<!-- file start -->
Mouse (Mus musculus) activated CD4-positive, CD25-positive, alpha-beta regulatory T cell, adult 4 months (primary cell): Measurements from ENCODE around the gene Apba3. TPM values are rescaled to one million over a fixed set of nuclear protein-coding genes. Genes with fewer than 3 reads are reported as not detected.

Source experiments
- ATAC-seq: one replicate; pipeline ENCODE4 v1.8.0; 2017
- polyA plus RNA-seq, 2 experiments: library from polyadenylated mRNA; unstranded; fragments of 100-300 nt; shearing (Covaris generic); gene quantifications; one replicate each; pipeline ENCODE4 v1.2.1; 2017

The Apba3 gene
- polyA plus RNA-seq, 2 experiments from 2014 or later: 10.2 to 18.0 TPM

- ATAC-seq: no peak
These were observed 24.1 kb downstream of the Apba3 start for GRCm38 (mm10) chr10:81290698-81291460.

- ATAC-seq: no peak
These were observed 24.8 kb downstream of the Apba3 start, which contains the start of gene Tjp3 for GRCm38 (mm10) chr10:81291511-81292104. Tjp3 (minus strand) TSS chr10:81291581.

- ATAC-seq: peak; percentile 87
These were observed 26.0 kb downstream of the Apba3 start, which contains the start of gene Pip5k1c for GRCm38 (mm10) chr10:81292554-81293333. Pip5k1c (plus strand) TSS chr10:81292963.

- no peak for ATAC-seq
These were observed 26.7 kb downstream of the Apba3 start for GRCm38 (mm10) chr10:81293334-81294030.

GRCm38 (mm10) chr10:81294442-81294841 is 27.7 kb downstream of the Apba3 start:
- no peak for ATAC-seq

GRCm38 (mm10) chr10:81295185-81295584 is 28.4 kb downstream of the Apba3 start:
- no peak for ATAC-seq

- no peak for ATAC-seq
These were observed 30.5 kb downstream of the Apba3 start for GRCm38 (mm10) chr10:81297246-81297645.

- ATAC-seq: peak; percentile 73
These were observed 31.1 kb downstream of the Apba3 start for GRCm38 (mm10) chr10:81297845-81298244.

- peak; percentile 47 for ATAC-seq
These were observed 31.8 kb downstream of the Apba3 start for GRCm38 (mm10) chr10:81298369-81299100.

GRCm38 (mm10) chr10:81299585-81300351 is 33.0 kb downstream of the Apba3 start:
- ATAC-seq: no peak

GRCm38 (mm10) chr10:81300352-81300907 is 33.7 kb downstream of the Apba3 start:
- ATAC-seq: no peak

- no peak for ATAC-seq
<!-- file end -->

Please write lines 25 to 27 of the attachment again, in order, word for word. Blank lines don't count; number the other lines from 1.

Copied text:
GRCm38 (mm10) chr10:81299585-81300351 is 33.0 kb downstream of the Apba3 start:
- ATAC-seq: no peak

GRCm38 (mm10) chr10:81300352-81300907 is 33.7 kb downstream of the Apba3 start: